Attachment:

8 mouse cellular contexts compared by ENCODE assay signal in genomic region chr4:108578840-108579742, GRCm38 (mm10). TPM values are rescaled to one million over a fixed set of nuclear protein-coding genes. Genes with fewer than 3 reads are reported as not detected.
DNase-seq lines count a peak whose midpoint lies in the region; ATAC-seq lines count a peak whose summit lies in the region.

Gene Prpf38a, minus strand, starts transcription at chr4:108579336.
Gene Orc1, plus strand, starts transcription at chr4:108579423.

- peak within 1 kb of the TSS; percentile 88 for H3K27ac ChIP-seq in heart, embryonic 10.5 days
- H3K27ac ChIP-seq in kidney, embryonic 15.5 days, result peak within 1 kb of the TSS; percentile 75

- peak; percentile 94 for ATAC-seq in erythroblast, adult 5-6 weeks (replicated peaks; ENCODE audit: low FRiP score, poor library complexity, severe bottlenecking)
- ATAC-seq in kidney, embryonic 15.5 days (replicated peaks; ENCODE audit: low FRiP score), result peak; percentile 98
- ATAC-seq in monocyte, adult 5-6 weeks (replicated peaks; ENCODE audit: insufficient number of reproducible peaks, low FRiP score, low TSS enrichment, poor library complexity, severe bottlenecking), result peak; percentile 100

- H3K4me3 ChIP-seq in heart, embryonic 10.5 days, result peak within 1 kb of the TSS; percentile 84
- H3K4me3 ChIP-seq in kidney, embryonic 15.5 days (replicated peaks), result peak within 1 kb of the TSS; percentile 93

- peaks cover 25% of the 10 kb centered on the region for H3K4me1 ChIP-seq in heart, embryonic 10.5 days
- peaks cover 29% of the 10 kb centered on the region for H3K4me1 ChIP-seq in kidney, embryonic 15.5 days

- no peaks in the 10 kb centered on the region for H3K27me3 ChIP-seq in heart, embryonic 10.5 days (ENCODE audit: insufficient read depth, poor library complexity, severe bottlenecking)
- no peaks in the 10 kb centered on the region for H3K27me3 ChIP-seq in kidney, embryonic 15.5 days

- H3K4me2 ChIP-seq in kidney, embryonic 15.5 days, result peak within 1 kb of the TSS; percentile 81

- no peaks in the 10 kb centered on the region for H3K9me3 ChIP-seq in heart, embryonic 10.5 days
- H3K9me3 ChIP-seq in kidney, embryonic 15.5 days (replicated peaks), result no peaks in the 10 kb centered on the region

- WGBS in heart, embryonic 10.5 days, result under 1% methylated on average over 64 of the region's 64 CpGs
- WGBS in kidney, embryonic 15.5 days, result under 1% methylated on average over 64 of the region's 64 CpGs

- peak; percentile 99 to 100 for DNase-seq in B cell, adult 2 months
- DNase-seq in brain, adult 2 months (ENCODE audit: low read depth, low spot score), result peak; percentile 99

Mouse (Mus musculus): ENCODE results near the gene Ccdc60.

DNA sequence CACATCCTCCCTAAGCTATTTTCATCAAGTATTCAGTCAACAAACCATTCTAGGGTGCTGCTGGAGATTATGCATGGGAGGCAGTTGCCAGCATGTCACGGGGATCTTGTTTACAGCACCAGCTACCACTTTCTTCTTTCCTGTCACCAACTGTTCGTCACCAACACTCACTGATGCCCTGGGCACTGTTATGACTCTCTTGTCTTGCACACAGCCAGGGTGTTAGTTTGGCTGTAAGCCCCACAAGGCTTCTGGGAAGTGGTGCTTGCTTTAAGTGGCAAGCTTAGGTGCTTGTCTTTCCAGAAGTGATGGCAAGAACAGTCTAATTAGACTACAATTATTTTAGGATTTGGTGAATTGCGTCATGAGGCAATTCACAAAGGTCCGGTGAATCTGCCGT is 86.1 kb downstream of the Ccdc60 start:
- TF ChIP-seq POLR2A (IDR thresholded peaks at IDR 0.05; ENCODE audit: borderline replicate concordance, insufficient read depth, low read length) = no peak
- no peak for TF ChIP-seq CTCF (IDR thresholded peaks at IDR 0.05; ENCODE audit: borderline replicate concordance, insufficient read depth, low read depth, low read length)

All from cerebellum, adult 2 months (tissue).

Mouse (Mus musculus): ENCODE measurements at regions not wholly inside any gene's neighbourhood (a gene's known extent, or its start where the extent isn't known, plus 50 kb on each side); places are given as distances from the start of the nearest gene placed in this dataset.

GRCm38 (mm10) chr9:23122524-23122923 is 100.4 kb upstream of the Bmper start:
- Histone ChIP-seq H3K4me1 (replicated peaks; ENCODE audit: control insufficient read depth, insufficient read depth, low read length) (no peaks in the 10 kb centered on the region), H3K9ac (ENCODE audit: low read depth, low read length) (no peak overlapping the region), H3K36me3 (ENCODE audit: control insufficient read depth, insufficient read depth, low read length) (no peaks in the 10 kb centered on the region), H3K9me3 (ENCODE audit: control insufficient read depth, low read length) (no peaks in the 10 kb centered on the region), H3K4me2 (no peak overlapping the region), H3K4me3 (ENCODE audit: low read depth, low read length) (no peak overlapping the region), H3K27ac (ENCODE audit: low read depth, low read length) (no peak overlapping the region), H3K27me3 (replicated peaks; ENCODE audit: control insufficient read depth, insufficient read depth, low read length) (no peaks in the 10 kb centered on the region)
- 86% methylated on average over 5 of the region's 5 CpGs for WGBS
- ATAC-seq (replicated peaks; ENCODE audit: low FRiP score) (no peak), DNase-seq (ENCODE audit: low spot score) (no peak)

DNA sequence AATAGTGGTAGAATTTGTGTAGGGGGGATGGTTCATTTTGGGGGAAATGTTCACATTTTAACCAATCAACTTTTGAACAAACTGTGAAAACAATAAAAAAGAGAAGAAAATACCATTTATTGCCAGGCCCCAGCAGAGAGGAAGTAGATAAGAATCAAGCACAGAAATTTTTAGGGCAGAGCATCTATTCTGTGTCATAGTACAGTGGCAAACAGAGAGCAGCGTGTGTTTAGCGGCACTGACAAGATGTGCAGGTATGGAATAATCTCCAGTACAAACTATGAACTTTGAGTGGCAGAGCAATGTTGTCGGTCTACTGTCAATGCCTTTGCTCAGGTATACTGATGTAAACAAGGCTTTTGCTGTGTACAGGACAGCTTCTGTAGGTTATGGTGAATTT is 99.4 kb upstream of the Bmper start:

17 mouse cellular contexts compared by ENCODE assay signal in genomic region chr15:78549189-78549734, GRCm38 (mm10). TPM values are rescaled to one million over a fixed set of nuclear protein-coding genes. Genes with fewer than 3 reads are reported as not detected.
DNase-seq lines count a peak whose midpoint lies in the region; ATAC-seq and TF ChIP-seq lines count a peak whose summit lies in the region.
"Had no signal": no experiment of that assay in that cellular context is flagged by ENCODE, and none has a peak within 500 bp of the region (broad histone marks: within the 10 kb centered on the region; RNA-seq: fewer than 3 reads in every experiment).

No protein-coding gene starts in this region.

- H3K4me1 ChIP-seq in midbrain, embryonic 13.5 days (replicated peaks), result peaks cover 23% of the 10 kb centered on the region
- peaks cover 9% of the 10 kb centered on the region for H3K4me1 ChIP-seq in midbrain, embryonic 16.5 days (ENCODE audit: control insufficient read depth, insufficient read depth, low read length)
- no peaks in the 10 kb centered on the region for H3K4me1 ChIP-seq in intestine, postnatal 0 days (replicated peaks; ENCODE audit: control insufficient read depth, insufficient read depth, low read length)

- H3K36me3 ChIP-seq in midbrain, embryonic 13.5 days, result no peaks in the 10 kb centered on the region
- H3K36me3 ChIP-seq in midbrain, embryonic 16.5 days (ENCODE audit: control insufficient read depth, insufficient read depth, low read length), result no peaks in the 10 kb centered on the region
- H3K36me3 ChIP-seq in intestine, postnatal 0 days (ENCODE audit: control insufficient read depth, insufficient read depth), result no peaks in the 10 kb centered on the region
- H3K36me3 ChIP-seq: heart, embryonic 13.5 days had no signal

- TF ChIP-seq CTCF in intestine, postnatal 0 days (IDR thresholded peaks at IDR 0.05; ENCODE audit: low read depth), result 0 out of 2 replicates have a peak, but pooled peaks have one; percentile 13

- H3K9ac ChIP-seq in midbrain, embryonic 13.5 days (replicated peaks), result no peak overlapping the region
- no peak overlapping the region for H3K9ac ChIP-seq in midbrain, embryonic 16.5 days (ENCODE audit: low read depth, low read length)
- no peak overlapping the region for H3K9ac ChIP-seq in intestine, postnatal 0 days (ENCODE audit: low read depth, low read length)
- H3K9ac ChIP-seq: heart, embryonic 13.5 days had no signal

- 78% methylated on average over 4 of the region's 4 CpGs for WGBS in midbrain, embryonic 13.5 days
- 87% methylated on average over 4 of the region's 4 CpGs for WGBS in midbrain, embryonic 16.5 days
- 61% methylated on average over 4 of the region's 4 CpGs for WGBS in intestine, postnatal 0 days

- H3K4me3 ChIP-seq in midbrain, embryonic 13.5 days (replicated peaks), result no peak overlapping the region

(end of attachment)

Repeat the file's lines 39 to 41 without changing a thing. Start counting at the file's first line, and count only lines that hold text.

- peaks cover 9% of the 10 kb centered on the region for H3K4me1 ChIP-seq in midbrain, embryonic 16.5 days (ENCODE audit: control insufficient read depth, insufficient read depth, low read length)
- no peaks in the 10 kb centered on the region for H3K4me1 ChIP-seq in intestine, postnatal 0 days (replicated peaks; ENCODE audit: control insufficient read depth, insufficient read depth, low read length)

- H3K36me3 ChIP-seq in midbrain, embryonic 13.5 days, result no peaks in the 10 kb centered on the region